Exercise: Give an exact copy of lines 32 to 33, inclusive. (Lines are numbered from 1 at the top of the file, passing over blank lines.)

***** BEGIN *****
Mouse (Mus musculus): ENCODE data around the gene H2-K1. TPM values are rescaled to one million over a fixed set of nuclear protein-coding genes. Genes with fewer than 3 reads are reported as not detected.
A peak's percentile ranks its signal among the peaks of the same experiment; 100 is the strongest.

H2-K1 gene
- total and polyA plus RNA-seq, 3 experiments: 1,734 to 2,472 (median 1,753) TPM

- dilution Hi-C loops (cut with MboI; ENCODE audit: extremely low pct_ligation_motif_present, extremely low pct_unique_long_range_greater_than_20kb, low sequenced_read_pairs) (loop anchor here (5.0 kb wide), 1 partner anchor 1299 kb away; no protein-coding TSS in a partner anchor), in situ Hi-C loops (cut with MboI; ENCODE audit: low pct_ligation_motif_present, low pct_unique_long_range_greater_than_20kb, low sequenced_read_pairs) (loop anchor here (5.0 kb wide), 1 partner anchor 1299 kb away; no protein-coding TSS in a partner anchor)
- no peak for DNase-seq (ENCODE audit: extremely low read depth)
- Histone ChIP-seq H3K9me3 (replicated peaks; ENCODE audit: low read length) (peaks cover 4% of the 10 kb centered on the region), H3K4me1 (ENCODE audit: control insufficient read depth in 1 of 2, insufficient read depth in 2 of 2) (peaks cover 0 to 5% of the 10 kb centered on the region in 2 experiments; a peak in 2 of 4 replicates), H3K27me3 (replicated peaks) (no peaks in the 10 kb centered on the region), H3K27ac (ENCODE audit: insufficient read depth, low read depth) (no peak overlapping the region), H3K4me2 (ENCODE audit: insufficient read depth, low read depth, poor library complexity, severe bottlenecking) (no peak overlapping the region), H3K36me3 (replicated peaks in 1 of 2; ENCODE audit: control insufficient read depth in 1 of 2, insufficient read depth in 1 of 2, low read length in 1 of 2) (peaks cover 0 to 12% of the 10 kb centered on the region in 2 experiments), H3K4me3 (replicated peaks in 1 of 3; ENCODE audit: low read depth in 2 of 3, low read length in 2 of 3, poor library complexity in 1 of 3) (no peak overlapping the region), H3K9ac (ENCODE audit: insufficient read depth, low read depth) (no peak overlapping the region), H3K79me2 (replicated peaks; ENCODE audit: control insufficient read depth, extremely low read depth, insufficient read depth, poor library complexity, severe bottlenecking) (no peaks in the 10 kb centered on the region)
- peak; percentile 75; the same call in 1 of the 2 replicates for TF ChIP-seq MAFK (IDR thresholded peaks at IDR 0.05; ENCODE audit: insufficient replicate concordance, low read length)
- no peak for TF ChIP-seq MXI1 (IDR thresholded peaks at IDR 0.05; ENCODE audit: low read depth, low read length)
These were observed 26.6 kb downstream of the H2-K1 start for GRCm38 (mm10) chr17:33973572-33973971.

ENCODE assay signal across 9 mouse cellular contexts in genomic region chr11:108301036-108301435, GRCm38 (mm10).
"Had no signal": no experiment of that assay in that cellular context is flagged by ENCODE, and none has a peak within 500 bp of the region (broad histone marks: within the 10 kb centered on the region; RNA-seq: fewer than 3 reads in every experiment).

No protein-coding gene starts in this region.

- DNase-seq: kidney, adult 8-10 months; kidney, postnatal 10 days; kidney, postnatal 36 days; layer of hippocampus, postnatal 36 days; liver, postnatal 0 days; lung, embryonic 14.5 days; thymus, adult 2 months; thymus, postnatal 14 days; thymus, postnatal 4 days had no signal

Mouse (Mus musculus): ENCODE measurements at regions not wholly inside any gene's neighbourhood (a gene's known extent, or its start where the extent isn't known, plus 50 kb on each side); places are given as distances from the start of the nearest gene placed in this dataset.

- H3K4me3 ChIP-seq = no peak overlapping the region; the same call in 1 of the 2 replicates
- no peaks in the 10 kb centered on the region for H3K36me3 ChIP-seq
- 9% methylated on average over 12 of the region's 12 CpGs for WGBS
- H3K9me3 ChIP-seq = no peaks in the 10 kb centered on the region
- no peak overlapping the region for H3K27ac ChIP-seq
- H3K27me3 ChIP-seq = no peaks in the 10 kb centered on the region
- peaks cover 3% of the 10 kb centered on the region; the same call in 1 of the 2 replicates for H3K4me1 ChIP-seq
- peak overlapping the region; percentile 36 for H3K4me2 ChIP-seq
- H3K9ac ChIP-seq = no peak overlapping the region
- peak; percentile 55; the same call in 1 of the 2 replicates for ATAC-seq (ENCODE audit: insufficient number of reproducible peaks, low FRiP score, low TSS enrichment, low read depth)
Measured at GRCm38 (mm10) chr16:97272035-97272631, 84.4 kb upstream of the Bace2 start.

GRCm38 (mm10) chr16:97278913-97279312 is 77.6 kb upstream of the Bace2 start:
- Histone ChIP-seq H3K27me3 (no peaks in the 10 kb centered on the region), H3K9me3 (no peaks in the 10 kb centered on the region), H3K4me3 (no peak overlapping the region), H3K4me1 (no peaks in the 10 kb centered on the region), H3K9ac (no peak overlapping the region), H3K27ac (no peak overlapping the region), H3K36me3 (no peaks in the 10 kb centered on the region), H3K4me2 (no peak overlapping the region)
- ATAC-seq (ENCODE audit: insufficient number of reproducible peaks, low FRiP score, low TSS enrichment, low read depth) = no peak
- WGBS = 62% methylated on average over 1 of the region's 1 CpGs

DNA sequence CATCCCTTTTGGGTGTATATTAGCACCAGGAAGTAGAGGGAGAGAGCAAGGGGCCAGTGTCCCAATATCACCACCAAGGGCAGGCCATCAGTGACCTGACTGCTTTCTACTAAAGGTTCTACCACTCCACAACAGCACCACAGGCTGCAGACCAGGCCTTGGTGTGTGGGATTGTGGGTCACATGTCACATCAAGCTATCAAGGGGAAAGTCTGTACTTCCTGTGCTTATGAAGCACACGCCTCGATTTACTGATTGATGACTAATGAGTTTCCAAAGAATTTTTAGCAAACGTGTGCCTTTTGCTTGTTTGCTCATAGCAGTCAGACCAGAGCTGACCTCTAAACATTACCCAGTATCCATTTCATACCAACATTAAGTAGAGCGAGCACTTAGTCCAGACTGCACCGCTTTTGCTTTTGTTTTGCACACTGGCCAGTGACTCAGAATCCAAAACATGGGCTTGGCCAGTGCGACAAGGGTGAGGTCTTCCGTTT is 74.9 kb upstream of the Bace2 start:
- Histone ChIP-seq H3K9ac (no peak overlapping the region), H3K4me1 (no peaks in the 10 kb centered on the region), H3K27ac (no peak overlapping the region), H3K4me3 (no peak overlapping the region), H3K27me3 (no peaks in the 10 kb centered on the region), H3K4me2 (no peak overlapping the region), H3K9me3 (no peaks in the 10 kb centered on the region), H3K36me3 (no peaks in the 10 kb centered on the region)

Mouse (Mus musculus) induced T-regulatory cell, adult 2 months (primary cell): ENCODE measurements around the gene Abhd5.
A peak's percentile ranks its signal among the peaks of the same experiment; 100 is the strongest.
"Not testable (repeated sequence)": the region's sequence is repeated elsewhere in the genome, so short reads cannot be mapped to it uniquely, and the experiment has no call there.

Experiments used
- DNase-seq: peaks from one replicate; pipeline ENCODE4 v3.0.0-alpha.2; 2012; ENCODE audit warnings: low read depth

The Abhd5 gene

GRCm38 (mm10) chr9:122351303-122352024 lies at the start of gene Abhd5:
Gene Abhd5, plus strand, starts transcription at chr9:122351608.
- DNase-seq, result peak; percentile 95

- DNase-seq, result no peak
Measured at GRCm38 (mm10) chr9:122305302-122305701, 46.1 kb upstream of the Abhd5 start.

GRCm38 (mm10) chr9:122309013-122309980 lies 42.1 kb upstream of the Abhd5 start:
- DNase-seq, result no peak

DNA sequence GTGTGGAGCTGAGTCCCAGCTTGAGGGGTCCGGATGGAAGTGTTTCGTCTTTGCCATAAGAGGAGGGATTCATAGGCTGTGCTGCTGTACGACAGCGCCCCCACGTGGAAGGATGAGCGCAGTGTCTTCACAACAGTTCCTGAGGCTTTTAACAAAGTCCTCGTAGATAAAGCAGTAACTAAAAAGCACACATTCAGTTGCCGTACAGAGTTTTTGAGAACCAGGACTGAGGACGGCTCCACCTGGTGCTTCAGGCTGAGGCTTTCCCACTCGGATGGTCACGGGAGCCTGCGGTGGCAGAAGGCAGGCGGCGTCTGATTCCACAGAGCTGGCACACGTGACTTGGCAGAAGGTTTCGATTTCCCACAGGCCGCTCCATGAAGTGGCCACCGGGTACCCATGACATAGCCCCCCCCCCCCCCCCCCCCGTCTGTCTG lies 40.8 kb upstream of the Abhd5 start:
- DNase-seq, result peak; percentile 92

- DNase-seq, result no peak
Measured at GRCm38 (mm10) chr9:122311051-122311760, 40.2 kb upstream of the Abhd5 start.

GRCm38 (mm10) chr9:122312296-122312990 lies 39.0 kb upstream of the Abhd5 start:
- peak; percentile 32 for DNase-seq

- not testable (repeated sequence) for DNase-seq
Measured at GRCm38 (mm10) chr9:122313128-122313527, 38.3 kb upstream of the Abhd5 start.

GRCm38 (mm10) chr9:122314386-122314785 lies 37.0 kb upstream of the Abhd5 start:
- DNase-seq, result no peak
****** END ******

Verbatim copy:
- Histone ChIP-seq H3K9ac (no peak overlapping the region), H3K4me1 (no peaks in the 10 kb centered on the region), H3K27ac (no peak overlapping the region), H3K4me3 (no peak overlapping the region), H3K27me3 (no peaks in the 10 kb centered on the region), H3K4me2 (no peak overlapping the region), H3K9me3 (no peaks in the 10 kb centered on the region), H3K36me3 (no peaks in the 10 kb centered on the region)

Mouse (Mus musculus) induced T-regulatory cell, adult 2 months (primary cell): ENCODE measurements around the gene Abhd5.